Share this Story
/

How to Raise Grateful Kids — Not Entitled Ones

When she's not writing, Claire Gillespie can most often be found wiping snotty noses, picking up Lego, taking photos of her cat or doing headstands.

We can break the 'me, me, me' epidemic among our kids

How do we raise kids who are grateful for everything they have instead of constantly wanting, asking for and expecting more? There's not a parent out there who won't want to know the answer. For that, we turned to family and child behavioral expert Dr. Jennifer Freed.

More: 10 of Our Favorite Parenting Podcasts

If you're feeling as if we're in the center of a "me, me, me" epidemic, you're not alone. "In our rapid digital-driven culture of material consumption and self-congratulation, people are primed to report on themselves constantly," said Freed. "'Selfies' are the metaphor for the self-obsessed narratives encouraged by social media platforms." The digital world has a lot to answer for, then. But it's not going anywhere — and if anything, future generations are only going to spend more of their time online, which means a big part of our job as parents is to raise our kids to be grateful and compassionate.

It's a big responsibility. "When kids get everything they ask for and are allowed to dictate how things go, they become unaware of other's needs and expect the world to cater to them," explained Freed. "This lack of empathy and consideration for others translates into failed intimate relationships. When we do not have the capacity and consideration to take in another person's needs and wants, and to care about our emotional imprint on others, we inherently create relationships that are based on dominance and submission, not love. For a time, these relationships based on power and compliance function, but inevitably those who rule another human being become reviled."

"Entitled people are rarely happy people because they are always expecting to have more, be more and bask in endless praise," Freed added. "Grateful people, by contrast, are humble and are rewarded intrinsically from a sense of well-being and purpose."

More: I Cried in Front of My Kid  — and That's OK

Time to stop giving in to our kids, then? Absolutely. "Giving in to the daily dictates of our children is not nurturing them; it is fostering a future of lonely emotional despotism," warned Freed.

Freed suggests trying the following to improve our chances of bringing up grateful, caring, respectful human beings, not entitled, spoiled brats.

1. Spend time daily without devices in the room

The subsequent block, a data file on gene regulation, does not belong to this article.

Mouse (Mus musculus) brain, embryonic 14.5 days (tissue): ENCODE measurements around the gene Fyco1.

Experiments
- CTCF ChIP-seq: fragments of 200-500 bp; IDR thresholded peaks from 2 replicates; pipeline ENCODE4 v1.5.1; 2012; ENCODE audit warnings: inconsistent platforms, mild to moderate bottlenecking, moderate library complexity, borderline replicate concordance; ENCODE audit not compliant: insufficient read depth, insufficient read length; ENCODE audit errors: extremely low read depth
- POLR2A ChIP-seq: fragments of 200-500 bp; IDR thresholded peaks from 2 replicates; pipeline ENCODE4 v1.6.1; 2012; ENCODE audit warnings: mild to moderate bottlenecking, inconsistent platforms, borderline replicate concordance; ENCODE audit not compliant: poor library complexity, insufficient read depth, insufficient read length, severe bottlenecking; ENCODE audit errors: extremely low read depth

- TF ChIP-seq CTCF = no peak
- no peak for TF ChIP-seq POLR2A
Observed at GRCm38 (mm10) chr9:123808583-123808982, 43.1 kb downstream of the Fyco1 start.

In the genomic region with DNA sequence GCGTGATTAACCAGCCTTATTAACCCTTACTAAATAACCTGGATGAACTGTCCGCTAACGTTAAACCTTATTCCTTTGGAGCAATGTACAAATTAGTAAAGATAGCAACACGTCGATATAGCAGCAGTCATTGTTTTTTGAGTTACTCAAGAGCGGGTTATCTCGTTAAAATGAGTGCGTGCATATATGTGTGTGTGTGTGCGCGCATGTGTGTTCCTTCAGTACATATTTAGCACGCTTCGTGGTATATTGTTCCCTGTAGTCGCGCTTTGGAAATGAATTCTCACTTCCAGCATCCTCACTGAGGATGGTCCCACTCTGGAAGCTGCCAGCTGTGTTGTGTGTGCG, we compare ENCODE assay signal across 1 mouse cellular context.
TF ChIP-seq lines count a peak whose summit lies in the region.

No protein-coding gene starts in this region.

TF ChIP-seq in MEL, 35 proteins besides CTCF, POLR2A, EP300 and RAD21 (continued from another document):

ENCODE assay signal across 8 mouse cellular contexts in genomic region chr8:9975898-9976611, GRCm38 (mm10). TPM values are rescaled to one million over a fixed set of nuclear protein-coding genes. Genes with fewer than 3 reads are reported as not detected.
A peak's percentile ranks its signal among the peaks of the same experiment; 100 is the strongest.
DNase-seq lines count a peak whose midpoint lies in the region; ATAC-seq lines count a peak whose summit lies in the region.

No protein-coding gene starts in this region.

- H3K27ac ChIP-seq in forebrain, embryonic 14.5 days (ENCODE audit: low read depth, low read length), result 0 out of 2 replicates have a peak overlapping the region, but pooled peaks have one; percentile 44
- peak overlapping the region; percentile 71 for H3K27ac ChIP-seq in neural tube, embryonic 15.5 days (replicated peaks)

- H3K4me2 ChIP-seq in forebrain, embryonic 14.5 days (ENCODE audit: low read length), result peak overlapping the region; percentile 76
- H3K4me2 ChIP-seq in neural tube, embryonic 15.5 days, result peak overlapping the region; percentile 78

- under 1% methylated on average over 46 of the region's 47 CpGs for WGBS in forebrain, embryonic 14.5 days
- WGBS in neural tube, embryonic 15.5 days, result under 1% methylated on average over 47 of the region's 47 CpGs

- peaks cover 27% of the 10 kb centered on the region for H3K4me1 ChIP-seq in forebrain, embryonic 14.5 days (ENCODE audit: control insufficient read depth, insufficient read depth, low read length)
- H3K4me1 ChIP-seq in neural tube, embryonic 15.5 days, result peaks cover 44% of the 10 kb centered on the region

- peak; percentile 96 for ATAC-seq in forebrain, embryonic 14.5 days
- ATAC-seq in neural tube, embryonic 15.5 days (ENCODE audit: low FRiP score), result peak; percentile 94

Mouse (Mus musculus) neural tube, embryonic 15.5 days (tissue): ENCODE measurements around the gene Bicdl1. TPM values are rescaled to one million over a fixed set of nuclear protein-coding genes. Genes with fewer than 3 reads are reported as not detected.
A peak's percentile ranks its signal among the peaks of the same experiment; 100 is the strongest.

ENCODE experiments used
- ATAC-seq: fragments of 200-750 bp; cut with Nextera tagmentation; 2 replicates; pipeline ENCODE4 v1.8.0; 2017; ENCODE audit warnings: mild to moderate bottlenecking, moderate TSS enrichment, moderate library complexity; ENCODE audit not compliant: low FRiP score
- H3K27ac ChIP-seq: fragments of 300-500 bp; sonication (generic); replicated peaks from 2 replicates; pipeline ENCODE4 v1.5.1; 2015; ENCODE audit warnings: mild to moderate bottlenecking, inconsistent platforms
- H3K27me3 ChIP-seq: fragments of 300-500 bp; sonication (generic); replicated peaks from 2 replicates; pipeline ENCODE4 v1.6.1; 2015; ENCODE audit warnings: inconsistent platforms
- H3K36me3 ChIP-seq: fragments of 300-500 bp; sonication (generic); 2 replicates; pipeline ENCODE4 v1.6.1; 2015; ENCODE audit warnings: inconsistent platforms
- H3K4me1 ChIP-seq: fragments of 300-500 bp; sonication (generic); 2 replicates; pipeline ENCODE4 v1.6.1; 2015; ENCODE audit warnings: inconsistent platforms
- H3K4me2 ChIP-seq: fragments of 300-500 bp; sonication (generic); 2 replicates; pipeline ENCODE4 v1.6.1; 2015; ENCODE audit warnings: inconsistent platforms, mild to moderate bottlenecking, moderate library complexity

Ask questions like:

  • "Who have you been kind to today and how?"
  • "How have you reached out to someone today? Tell me more about that?"
  • "What matters most to you right now in terms of social issues? How can I support you to do something about that issue?”

2. Express gratitude daily

Every day find a time to sit with your child and list three things you are both grateful for. Lead by example!

3. Shine a light on inspirational people

Select a story from the media once a week that depicts someone doing something selfless and getting a lot of credit for it. Read it aloud with your children and ask them their thoughts and feelings about it.

4. Help others in practical ways

Get involved with your child in some sort of public service that involves actually interacting with less fortunate others. Your child needs to not just hear about being grateful, but to see gratitude demonstrated in acts of true generosity.

5. Make sure your child does not take your efforts for granted

When you drive your kids places, do their laundry, make meals for them or help them with anything, teach them how to look you in the eye and say, "Thank you." It only takes a moment to be grateful and practicing that helps build a core value of appreciating others. On the other hand, it takes years to undo deeply patterned selfishness. Take each moment you give to your child as an opportunity for them to share their gratitude.

More: How to Help Your Anxious Kid — When You Have Anxiety Too

Tagged in
Comments
Hot
New in Parenting
Close

And you'll see personalized content just for you whenever you click the My Feed .

SheKnows is making some changes!

b h e a r d !

Welcome to the new SheKnows Community,

where you can share your stories, ideas

and CONNECT with millions of women.

Get Started